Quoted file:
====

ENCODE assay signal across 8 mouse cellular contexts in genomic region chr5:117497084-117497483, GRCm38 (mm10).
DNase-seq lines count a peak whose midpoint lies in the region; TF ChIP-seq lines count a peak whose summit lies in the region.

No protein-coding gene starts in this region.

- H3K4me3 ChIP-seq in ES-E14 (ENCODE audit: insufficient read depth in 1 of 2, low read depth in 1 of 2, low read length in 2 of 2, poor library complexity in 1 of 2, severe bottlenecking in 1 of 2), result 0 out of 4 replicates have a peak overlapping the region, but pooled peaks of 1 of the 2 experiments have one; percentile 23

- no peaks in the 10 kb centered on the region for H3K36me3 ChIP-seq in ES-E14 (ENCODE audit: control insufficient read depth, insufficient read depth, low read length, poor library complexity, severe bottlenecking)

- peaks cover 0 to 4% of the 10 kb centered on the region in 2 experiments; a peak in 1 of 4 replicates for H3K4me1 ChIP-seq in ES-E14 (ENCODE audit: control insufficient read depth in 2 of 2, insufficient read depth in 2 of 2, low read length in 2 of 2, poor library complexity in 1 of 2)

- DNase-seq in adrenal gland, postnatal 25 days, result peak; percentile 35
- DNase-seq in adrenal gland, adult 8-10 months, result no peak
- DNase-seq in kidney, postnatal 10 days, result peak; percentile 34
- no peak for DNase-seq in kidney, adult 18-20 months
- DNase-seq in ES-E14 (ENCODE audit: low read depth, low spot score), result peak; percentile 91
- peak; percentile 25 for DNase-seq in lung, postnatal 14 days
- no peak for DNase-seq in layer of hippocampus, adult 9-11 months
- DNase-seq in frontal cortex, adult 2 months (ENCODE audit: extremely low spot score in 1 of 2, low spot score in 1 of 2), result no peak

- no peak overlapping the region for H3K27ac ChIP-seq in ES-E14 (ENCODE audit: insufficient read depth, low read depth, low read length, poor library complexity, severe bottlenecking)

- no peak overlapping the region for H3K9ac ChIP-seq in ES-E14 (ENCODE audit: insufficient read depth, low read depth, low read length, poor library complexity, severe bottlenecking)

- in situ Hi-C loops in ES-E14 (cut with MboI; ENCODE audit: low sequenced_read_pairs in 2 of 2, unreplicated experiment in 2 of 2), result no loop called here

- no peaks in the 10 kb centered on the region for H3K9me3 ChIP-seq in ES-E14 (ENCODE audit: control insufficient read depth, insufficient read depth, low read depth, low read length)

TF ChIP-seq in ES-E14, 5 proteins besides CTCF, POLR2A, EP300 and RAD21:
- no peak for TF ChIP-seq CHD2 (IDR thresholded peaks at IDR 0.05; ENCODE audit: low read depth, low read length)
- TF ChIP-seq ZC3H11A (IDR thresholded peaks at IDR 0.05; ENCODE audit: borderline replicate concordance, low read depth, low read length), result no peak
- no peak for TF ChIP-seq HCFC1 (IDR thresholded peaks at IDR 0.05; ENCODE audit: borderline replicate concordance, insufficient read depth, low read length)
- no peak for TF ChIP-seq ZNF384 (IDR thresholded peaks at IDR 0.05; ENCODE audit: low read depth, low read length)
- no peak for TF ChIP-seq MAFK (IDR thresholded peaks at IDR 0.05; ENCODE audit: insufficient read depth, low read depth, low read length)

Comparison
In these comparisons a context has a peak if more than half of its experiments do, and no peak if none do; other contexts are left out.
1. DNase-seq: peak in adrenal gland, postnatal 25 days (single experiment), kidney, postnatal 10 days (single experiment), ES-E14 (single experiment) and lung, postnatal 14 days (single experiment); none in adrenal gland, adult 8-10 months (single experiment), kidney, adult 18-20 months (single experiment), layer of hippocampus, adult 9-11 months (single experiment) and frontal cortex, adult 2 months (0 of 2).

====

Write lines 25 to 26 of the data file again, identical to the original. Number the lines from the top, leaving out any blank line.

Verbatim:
Comparison
In these comparisons a context has a peak if more than half of its experiments do, and no peak if none do; other contexts are left out.